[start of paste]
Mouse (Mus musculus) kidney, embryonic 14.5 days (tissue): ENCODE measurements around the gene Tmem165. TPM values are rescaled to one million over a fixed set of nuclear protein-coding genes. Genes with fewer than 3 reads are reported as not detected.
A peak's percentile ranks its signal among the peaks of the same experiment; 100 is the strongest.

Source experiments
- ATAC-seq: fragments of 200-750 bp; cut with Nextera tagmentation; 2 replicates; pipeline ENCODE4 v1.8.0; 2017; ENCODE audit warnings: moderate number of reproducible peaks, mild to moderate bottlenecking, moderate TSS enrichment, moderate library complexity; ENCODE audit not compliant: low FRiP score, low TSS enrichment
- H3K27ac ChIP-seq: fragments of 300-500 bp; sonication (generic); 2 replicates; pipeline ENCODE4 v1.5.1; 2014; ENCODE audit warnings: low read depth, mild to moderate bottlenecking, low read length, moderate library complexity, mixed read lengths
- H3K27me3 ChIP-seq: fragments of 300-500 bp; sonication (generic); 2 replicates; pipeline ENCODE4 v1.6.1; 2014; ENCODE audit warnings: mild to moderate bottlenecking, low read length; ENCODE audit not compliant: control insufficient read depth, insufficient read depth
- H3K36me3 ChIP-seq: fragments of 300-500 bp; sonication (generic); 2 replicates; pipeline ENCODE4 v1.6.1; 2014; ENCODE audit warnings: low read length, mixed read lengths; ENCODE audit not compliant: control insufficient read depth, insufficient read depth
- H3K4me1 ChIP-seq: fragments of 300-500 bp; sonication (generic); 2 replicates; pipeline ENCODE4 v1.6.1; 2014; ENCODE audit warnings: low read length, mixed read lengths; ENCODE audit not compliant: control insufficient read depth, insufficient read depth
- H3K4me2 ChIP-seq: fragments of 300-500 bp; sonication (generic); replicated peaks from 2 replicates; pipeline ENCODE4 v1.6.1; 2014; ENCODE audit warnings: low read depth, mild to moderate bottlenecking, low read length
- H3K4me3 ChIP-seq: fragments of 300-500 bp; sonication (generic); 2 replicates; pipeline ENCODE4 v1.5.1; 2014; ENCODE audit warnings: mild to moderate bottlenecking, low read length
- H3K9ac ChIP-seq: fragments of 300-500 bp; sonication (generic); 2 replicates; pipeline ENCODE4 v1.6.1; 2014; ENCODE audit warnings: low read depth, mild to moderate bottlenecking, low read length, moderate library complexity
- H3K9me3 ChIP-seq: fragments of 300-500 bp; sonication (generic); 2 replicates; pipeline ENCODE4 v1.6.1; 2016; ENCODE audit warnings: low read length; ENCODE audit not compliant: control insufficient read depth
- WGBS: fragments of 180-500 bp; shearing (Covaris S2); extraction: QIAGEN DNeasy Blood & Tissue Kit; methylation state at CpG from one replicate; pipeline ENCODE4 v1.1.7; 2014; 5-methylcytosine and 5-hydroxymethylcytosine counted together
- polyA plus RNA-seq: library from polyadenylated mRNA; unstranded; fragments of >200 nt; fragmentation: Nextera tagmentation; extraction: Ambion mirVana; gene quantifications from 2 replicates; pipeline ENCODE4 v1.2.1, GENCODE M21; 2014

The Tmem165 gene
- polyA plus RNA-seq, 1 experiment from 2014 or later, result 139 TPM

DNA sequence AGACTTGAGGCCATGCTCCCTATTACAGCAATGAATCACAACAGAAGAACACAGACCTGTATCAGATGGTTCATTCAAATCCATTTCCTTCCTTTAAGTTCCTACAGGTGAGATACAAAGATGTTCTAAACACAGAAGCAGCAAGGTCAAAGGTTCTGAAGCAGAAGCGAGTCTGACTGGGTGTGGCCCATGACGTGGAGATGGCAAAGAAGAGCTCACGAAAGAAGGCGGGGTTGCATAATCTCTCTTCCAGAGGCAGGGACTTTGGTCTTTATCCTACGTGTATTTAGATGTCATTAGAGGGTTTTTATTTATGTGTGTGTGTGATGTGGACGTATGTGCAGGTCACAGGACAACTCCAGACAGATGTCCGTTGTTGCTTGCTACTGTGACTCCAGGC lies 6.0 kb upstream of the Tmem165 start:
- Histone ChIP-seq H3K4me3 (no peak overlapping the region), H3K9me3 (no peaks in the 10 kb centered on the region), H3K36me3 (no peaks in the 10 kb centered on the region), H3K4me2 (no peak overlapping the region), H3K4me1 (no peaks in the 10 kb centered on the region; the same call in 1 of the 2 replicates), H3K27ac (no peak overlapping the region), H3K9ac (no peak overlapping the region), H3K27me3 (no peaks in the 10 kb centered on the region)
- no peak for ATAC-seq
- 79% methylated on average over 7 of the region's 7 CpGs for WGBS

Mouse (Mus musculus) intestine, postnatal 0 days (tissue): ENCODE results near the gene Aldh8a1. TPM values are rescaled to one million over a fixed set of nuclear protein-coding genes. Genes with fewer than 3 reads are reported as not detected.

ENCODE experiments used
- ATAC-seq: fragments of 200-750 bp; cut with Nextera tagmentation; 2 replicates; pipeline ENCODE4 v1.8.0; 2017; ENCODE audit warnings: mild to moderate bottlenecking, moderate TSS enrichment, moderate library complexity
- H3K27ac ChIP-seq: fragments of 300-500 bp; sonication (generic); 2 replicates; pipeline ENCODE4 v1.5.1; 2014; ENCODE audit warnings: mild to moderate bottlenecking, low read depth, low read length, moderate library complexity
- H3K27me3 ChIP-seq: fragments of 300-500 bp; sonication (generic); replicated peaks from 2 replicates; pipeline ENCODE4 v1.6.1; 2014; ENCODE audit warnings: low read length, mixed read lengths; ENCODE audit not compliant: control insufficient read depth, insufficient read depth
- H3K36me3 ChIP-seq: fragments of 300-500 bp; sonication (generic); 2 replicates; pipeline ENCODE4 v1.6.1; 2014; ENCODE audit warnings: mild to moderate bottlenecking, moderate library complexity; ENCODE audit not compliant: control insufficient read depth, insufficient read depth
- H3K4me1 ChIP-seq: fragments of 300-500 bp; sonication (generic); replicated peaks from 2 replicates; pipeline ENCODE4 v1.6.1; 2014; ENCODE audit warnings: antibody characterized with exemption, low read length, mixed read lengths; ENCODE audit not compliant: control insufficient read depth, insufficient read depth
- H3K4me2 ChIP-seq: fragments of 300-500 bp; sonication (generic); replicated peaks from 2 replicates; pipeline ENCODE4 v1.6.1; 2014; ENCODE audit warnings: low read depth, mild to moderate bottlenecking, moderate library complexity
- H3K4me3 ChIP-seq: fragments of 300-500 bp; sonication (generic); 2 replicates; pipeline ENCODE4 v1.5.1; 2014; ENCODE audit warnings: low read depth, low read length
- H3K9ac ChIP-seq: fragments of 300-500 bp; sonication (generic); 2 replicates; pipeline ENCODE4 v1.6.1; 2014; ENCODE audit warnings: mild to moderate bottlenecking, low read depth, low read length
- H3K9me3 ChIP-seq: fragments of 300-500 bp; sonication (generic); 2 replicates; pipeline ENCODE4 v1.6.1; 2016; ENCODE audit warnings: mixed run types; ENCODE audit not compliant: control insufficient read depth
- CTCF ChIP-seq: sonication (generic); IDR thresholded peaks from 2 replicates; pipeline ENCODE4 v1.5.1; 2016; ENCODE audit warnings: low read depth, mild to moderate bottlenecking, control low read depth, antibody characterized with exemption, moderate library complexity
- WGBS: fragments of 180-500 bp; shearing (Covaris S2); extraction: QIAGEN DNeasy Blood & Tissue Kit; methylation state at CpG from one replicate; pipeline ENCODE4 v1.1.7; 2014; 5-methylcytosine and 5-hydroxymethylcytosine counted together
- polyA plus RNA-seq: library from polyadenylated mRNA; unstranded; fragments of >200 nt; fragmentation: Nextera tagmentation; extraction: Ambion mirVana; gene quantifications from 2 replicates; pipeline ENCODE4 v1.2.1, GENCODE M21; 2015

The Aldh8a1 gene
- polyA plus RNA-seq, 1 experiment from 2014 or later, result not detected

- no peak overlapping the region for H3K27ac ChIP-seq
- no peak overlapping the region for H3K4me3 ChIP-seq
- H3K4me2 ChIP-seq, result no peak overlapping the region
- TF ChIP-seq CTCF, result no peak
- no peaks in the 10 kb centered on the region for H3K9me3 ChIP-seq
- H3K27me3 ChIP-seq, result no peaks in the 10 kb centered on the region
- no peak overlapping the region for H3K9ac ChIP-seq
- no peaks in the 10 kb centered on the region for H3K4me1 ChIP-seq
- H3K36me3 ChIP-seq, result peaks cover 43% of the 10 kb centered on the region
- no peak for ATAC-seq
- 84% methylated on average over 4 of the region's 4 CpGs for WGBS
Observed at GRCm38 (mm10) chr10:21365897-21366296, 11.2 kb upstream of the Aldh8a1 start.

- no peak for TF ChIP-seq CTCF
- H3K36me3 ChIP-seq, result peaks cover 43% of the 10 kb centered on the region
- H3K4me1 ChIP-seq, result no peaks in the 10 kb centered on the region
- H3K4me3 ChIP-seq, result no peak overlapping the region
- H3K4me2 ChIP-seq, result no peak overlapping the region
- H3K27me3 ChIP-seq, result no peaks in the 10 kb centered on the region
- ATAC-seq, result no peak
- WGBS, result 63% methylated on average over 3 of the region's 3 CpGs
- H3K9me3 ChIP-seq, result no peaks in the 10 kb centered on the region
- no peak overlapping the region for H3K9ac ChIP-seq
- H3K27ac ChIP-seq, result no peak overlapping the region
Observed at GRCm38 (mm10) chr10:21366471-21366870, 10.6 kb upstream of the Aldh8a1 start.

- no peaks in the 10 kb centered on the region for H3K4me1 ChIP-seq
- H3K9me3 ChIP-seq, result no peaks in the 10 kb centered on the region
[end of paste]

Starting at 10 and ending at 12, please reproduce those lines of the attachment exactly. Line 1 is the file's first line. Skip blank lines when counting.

- H3K4me3 ChIP-seq: fragments of 300-500 bp; sonication (generic); 2 replicates; pipeline ENCODE4 v1.5.1; 2014; ENCODE audit warnings: mild to moderate bottlenecking, low read length
- H3K9ac ChIP-seq: fragments of 300-500 bp; sonication (generic); 2 replicates; pipeline ENCODE4 v1.6.1; 2014; ENCODE audit warnings: low read depth, mild to moderate bottlenecking, low read length, moderate library complexity
- H3K9me3 ChIP-seq: fragments of 300-500 bp; sonication (generic); 2 replicates; pipeline ENCODE4 v1.6.1; 2016; ENCODE audit warnings: low read length; ENCODE audit not compliant: control insufficient read depth